72 Readers
98 Writers

Ironic Contradictions

I'm a long time reader - since way back when I was seven. That makes it over three quarters of my life that I will be a reader for. But it is worth it. When I'm not reading or wasting my time online on here or Goodreads I'll be off playing video games, studying teaching and messing around with friends and pop culture. Or reading some more.
Black: The Birth of Evil - Ted Dekker This simple looking cover and basic title was my introduction to the world of Ted Dekker. I picked it up off the shelf of my school library and brought it along with me on an excursion. Without any idea of the powerful wow factor of this novel I began reading and would not have put the book down had it of been for the fact that the bus had to stop and let us out.

Black is the story of a man caught between two worlds. When he dreams in our everyday world he wakes in another world of fantasy apparently set years in the alternate future. In this alternate world evil exists only in the form of the black forest and the evil bats which lurk there. The citizens of the land have been warned not to venture into the forest and eat from its fruit. Sound familiar? Gradually you become aware that this other world is an allegorical land that mirrors Biblical story.

Now I'm sure some people would think that including Christian themes into a story lessens the impact of the novel. I am sure for some they'd see this as a way for Christians to throw in their own beliefs. The irony of course being that I'm certain those same people don't question the beliefs thrown into novels by other writers. The truth is every writer has a set of beliefs as a part of humanity and those beliefs will impact his writing. In Black the Christian themes are simply more prevalent than in other novels. The same can be seen in the Narnia tales. Yet those who are set against such beliefs or see such beliefs as structurally weakening don't have to worry. Like any good writer Ted Dekker creates a tale that can read two ways. The first is as a solid thriller adventure and the second is as an allegory.

And when I say thriller I mean thriller. These books are loaded with suspense and action and so many interweaving threads. Grand themes such as the conflict between good and evil are explored along with romance, gunfights, fistfights, fantasy adventure, prophesy and a race against the clock. I wrote earlier that The Scarlet Pimpernel is a novel loaded with everything. Here is a novel to rival it. Well almost...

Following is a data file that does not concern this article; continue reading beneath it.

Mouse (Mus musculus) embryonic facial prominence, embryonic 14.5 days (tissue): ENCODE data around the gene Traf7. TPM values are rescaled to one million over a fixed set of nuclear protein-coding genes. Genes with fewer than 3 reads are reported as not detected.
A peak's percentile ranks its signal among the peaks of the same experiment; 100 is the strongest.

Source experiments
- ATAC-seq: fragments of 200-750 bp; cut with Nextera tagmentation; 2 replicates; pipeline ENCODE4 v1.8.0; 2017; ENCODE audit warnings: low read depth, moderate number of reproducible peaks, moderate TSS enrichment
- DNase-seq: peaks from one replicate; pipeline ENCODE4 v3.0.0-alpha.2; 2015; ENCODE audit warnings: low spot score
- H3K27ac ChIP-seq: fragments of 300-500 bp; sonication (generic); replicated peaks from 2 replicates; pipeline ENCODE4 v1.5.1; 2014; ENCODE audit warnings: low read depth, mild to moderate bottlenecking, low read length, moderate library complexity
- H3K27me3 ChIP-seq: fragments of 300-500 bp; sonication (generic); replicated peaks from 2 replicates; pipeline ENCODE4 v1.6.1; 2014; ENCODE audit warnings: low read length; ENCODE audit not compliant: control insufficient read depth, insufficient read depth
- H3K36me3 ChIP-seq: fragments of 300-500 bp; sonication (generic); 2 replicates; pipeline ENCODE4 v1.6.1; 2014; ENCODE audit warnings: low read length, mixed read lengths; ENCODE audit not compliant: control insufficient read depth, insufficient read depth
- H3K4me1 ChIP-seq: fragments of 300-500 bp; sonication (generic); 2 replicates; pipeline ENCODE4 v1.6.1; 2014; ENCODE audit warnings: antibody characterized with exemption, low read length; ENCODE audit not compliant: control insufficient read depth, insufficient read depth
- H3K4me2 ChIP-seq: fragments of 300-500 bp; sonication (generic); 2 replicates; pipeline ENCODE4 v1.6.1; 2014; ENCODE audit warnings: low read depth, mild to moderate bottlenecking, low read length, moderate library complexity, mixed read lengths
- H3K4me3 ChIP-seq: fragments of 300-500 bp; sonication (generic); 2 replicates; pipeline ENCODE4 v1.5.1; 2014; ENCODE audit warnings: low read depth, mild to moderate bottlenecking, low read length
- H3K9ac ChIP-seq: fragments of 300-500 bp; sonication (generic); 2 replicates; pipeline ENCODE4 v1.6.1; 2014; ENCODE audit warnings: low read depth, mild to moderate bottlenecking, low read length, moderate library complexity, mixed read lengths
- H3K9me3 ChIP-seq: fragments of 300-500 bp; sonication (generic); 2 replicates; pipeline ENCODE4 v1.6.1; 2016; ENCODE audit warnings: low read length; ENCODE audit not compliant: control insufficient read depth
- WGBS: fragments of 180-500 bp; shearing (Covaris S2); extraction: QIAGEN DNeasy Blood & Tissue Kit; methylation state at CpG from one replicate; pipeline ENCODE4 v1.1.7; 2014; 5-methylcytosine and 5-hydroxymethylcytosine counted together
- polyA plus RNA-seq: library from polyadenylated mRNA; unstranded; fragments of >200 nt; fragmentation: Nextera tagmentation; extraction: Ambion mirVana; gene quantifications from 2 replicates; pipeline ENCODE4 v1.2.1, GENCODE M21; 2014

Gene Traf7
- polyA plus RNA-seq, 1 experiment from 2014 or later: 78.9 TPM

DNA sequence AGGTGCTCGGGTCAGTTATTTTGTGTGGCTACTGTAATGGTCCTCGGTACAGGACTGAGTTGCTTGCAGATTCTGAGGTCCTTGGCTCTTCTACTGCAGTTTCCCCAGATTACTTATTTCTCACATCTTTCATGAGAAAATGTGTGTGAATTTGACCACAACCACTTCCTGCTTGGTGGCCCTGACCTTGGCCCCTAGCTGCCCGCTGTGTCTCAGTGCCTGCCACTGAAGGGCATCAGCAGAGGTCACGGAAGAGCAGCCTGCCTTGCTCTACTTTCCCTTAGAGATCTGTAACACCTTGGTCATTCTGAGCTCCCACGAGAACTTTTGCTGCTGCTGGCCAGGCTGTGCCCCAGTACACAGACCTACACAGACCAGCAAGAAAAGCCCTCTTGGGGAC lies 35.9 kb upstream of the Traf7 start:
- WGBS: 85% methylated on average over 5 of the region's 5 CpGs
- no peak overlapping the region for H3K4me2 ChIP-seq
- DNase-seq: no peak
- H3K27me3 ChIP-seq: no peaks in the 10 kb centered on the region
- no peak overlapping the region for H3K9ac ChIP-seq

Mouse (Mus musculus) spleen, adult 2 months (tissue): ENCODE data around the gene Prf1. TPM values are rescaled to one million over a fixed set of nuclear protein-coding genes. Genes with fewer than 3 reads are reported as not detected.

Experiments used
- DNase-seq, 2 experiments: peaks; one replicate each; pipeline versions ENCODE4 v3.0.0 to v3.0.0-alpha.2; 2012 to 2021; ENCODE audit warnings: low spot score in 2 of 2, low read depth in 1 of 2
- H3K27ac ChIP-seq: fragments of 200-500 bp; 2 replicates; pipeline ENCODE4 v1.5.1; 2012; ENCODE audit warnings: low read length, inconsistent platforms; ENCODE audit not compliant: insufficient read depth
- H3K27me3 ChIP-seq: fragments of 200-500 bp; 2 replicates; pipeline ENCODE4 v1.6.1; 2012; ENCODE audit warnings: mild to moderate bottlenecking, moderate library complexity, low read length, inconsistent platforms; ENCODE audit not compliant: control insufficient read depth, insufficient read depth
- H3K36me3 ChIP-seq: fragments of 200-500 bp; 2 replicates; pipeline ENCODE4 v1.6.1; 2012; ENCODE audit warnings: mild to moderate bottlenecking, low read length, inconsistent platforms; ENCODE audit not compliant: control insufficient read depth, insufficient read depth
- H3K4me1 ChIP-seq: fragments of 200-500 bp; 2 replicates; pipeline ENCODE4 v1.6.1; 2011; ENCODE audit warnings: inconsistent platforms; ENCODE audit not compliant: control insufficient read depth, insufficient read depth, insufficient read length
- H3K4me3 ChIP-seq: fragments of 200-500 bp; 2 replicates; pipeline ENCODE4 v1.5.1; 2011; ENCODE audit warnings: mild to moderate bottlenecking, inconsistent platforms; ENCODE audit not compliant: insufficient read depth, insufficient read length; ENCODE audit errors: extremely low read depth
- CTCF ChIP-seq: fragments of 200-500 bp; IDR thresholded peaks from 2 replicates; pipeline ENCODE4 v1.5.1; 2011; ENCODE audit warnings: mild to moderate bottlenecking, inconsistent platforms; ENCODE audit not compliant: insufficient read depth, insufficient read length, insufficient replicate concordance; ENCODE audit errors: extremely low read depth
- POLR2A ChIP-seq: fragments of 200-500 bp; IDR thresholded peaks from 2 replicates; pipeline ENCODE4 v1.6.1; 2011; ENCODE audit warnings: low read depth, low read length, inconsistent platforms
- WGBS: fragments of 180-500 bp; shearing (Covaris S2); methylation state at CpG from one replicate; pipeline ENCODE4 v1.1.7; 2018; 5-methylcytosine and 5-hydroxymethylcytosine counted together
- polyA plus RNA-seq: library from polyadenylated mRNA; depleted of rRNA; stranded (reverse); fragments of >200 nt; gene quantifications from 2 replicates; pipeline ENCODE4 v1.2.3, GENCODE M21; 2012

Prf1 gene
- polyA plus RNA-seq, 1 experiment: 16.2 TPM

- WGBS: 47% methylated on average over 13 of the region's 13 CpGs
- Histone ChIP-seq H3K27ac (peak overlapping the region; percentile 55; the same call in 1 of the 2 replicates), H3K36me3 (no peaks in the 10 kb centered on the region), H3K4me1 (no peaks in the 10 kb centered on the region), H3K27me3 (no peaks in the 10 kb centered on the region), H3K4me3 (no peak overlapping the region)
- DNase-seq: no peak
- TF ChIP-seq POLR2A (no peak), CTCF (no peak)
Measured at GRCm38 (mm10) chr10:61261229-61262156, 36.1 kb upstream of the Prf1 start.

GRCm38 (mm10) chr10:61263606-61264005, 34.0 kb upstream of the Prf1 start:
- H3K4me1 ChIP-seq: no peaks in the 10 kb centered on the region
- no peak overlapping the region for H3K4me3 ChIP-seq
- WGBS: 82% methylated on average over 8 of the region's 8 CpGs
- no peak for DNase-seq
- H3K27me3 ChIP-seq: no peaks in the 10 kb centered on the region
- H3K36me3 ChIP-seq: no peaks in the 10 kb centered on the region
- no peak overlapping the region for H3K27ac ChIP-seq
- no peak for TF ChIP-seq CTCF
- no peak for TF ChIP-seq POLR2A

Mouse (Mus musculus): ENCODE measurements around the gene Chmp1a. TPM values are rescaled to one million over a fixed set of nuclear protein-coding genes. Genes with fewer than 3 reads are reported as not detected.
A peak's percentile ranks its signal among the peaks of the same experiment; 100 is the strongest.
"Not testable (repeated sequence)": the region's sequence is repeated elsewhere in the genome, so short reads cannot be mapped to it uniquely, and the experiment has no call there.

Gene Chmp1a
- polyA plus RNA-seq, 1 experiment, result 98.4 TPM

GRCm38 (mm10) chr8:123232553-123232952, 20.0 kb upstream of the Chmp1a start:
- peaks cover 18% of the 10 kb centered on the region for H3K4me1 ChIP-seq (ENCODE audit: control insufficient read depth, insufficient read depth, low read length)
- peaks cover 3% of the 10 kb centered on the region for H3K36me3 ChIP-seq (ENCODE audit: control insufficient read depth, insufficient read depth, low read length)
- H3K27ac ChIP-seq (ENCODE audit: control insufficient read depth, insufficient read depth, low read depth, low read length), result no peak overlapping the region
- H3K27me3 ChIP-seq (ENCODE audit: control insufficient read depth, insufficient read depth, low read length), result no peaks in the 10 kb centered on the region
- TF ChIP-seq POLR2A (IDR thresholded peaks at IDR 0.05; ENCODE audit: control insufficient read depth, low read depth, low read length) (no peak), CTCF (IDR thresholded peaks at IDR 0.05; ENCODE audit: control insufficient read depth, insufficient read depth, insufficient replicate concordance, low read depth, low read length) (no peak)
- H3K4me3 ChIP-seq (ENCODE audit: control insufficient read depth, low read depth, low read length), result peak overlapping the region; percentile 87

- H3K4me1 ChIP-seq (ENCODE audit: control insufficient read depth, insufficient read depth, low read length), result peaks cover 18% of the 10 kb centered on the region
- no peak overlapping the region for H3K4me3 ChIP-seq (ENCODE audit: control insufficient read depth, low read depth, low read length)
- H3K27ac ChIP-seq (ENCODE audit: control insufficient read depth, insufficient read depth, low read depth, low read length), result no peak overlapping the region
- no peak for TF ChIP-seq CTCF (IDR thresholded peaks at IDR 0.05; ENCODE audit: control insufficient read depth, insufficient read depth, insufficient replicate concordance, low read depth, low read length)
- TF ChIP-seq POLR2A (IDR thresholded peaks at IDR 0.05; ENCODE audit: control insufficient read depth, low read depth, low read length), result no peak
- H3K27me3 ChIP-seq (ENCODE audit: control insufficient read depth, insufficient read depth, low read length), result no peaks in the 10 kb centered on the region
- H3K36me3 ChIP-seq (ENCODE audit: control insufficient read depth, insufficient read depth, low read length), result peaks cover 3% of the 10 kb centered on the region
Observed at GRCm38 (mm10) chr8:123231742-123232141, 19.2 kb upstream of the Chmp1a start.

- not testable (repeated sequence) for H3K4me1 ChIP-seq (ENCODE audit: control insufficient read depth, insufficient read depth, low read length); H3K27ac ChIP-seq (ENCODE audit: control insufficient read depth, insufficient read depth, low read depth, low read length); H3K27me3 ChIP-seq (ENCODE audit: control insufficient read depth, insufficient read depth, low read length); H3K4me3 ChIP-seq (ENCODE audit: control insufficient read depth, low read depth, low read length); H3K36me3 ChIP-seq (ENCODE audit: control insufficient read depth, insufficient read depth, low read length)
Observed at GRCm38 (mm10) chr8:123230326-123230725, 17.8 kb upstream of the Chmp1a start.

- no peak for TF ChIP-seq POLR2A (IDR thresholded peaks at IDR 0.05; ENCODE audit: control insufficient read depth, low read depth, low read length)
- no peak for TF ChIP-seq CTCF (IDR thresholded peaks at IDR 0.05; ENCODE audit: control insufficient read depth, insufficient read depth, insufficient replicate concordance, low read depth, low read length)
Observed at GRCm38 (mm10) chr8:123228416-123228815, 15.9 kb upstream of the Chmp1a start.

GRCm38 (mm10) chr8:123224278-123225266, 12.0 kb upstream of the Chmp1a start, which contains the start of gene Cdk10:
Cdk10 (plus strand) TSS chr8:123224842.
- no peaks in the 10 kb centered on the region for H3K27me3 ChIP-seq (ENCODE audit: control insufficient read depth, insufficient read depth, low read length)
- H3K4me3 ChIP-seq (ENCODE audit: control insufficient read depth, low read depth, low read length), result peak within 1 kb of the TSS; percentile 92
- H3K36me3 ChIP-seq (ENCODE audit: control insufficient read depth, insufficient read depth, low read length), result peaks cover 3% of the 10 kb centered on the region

Black is the beginning of one of the strongest series or should I say trilogies that I have read. The storyline is edgy, tense and not at all soft. Some may find the first book starts slow or that the beginning is too unbelievable however I did not find this to be the case. This is a solid, hard hitting read that reads almost like a film. Okay so maybe I'm a little melodramatic but hopefully you get the point.

Before I end this let me give a brief synopsis of the brilliant idea that is the novel: 'Black'. Thomas Hunter is a man who's lived his whole life on the edge and as afore mentioned finds himself living on a different edge after a bullet clips his head. Basically he ends up caught between two worlds - when he sleeps in one he wakes in the other. And as a result of this new ability the normal world becomes under threat of a new supervirus which Thomas must act to stop. All of this becomes a hunt for a cure against the clock and across multiple worlds. Incredibly fascinating stuff really...